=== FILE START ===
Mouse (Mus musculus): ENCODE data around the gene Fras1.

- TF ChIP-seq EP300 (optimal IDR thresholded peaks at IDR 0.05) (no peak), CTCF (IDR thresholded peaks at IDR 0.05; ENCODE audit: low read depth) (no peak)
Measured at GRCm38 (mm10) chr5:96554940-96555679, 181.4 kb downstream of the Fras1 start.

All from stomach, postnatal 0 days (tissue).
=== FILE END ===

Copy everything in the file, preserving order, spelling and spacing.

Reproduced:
Mouse (Mus musculus): ENCODE data around the gene Fras1.

- TF ChIP-seq EP300 (optimal IDR thresholded peaks at IDR 0.05) (no peak), CTCF (IDR thresholded peaks at IDR 0.05; ENCODE audit: low read depth) (no peak)
Measured at GRCm38 (mm10) chr5:96554940-96555679, 181.4 kb downstream of the Fras1 start.

All from stomach, postnatal 0 days (tissue).